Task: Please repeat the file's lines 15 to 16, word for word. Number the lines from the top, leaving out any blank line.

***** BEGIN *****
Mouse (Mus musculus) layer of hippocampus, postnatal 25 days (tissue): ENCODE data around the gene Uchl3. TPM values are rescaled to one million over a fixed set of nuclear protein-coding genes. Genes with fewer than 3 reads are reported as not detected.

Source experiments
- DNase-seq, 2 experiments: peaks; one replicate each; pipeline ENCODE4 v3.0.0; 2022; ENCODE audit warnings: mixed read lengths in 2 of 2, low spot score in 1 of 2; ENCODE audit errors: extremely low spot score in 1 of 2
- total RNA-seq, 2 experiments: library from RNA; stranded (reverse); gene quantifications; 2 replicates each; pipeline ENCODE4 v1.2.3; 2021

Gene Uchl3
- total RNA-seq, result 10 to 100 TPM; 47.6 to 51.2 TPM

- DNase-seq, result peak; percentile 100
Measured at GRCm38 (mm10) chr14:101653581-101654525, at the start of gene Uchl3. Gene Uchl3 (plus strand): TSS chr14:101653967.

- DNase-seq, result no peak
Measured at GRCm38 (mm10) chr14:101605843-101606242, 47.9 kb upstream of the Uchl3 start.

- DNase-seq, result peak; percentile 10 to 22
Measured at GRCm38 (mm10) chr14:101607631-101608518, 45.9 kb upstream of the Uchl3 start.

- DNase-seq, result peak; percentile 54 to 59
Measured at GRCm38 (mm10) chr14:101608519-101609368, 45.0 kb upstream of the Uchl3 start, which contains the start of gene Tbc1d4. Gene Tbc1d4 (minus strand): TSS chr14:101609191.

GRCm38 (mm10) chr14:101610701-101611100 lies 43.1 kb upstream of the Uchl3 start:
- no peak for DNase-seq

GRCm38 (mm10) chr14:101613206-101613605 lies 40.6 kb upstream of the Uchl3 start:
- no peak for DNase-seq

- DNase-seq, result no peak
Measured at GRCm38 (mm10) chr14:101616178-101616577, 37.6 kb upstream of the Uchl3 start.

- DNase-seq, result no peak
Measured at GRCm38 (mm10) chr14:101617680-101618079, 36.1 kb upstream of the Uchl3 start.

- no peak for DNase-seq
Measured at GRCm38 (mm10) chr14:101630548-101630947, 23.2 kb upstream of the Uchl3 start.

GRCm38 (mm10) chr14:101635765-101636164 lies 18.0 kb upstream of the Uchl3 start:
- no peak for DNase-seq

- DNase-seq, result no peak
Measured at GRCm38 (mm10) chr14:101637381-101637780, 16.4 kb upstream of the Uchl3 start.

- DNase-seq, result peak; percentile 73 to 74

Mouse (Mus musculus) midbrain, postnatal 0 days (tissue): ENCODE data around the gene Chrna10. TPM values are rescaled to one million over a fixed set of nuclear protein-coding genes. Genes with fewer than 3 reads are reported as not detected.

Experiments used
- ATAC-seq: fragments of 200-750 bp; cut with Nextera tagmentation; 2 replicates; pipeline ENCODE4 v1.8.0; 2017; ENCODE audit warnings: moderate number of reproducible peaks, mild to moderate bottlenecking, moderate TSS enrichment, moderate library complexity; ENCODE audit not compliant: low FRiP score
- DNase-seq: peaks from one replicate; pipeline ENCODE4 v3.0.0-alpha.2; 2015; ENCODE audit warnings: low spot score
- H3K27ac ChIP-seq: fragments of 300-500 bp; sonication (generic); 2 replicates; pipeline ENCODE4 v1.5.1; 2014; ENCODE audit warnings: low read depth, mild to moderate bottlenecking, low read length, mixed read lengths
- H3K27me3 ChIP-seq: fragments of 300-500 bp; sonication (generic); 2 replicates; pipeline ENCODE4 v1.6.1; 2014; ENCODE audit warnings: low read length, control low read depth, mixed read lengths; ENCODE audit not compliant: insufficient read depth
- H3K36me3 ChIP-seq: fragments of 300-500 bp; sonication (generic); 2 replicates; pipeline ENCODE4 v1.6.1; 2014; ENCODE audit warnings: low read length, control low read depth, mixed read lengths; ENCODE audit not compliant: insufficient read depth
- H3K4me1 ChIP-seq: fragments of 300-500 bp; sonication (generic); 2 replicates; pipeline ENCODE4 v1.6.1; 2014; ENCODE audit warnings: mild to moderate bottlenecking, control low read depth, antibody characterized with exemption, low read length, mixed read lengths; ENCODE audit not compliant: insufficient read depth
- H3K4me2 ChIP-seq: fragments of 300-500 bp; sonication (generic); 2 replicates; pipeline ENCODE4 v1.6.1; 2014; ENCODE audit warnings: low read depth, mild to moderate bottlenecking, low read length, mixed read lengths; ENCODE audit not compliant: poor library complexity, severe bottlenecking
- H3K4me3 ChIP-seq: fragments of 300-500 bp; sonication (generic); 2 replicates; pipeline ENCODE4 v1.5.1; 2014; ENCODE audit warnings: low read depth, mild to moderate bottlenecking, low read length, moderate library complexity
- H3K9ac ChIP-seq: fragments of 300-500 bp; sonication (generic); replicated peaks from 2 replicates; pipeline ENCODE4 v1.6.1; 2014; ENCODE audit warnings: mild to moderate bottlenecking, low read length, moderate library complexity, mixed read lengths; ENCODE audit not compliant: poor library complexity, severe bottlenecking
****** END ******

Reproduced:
GRCm38 (mm10) chr14:101610701-101611100 lies 43.1 kb upstream of the Uchl3 start:
- no peak for DNase-seq